In an attempt to protect older school children from whooping cough, state and county officials are rolling out a free vaccination program that they hope will check the high incidence of the disease in Iowa.

Iowa ranks seventh-highest in the U.S. in cases of whooping cough — the common term for what health officials call pertussis. The Centers for Disease Control and Prevention released numbers that show Wisconsin, Minnesota and Iowa are among the states being hit particularly hard this year.

For example, Iowa has 1,306 cases to date, up from 232 at this time in 2011, a 436 percent increase. Scott County recorded 126 of those Iowa cases in the first nine months of the year. In the first nine months of 2011, Scott County had 36 cases.

“That tends to be the way pertussis works,” said Don Callaghan, the chief of the Bureau of Immunization at the Iowa Department of Public Health. “We do see increases of it every three to five years.”

Whooping cough is a respiratory illness that causes severe coughing spells, which might be followed by vomiting. The disease begins like a cold, with a runny nose and an irritating cough. It is characterized by severe coughing spells that may end in a “whooping” sound when the person breathes in. The disease is spread through the air when infected people cough or sneeze and others inhale the infected droplets.

The disease affects adults and children, but is most serious in babies and the very elderly. Those most affected tend to be students 10 to 12 years old.

The Scott County Health Department is in the process of setting up clinics to distribute the TDaP vaccine booster, which includes protection against pertussis, to all students in grades 6-12. A little more than half of them already might be vaccinated, said Callaghan, who said that 54 percent of all Iowa adolescents are protected against the disease, according to the latest survey numbers.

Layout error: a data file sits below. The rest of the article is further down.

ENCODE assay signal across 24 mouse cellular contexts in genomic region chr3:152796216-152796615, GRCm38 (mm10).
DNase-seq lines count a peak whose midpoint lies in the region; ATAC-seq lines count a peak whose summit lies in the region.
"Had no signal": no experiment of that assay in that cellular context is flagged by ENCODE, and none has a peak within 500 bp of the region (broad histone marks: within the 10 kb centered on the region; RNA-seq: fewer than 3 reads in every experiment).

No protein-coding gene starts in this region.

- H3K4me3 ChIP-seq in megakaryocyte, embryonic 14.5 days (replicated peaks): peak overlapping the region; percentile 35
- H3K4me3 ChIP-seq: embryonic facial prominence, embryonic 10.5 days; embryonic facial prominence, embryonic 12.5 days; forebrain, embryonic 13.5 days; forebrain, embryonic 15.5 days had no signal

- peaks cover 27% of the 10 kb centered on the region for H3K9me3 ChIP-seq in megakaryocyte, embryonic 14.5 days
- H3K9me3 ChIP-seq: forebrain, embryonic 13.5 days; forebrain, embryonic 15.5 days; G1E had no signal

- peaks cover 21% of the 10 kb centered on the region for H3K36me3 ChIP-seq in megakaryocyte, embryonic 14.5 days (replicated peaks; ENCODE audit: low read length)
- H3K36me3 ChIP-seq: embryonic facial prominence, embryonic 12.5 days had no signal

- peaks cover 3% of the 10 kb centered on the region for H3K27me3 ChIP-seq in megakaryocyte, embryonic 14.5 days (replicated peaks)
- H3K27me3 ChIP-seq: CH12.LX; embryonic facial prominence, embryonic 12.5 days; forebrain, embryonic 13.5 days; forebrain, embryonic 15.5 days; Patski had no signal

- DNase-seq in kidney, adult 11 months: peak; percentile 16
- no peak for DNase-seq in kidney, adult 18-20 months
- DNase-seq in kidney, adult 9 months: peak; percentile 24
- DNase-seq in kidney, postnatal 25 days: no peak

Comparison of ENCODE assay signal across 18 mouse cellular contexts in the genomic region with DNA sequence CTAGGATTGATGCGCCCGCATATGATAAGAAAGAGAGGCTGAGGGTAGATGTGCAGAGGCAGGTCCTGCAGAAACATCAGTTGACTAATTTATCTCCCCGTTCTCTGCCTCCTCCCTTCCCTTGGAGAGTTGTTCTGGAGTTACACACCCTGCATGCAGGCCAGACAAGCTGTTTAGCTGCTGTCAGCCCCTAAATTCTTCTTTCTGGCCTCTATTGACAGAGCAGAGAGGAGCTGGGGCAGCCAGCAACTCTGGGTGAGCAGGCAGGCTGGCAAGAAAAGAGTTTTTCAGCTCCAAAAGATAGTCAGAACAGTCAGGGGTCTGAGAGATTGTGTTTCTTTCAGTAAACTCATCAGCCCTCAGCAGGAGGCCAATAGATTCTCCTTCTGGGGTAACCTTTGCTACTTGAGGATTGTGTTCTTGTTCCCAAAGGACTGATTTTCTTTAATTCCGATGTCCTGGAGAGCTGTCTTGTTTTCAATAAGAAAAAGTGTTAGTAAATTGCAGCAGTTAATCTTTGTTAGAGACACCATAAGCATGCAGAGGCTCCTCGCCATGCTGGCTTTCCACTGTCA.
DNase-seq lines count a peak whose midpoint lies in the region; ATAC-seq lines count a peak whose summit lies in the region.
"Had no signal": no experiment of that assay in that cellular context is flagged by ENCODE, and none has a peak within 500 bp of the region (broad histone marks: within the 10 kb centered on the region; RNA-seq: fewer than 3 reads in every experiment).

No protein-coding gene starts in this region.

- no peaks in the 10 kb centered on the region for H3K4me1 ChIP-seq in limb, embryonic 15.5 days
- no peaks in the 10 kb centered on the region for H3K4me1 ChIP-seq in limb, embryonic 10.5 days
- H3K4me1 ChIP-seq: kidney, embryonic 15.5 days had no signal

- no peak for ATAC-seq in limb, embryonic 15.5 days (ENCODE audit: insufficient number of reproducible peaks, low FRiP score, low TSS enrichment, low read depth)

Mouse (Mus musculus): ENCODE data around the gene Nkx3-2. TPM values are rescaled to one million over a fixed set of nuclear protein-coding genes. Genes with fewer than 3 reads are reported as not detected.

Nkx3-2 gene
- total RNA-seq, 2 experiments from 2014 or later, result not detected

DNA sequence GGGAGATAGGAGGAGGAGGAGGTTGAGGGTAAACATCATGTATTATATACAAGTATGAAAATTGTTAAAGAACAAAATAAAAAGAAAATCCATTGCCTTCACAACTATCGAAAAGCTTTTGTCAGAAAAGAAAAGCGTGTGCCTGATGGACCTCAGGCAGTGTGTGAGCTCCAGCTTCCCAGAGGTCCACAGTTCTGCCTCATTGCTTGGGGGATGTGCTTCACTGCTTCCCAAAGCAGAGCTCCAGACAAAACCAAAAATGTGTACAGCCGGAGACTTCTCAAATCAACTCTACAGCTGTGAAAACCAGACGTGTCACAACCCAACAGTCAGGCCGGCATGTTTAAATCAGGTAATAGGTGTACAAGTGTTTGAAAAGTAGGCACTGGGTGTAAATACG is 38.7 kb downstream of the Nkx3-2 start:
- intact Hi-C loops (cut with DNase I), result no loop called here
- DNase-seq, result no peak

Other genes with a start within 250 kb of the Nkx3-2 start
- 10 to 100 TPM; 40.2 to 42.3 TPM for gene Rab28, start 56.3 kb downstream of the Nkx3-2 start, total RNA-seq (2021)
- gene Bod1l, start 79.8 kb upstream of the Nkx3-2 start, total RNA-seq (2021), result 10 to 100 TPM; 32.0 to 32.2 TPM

Scott County health officials will supply 15,000 consent forms for parents of students in public and private schools. Included are the Bettendorf, Davenport, North Scott and Pleasant Valley districts.

Schools will distribute the forms, and parents are asked to return them to the schools by Nov. 1. Lightly and heavily populated counties around Iowa have volunteered for the program, including Cedar County in eastern Iowa, Polk County in the center of the state and Linn County, which includes Cedar Rapids.

The children whose parents give consent can be vaccinated at some point during the 2012-2013 school year. Scott County’s school district clinics should begin in December or January, said Amy Thoreson, the deputy director of the county health department.

Next year, it is anticipated that the Iowa Board of Health will approve rules requiring proof of vaccination for students entering the seventh grade. Such regulations will be voted on at the state board’s November meeting, Callaghan said.

Iowa is one of only 10 states that do not require the booster shot. Illinois began the program during the previous school year. Students entering the sixth and ninth grades need to show proof that they have received a TDaP booster before they can attend classes. That doesn’t mean the disease isn’t still a force to be reckoned with in Illinois, though. While Iowa ranks seventh nationally in the incidence of pertussis, Illinois is 15th. And as of Sept. 20, the CDC says, 48 states and Washington, D.C., have reported increases compared with the same time period in 2011.

Kids with pertussis get what Dr. Greg Garvin calls the “100-day cough.” It seems to take months for them to quit coughing, he explained. Garvin is a pediatrician with Genesis Health System who also serves on the Scott County Board of Health.

Younger children are immunized, but it is not effective for infants less than 6 months of age, and the protection wears off at about age 11. That’s because the actual vaccine is not as strong as it was in the past, said Dr. Louis Katz, the medical director of the Scott County Health Department.

The stronger dose in years past caused more adverse reactions in people. The current vaccine offers a bit less immunity, but it requires booster shots.

“Those risk/benefit trade-offs really only become quantifiable after years of use,” Katz said.

A total of 32,000 cases and 15 deaths from whooping cough have occurred nationally so far this year, according to the CDC. The greatest percentage of deaths, by age group, has been to infants 3 months and younger.

“That’s really what we are trying to prevent,” Thoreson said of the new vaccination program in Scott County.

The increase in whooping cough is a public health concern across most of the nation, said Callaghan, who works at the state level. “Now we need to go ahead and see what we can do to decrease the number of cases we are seeing,” he added.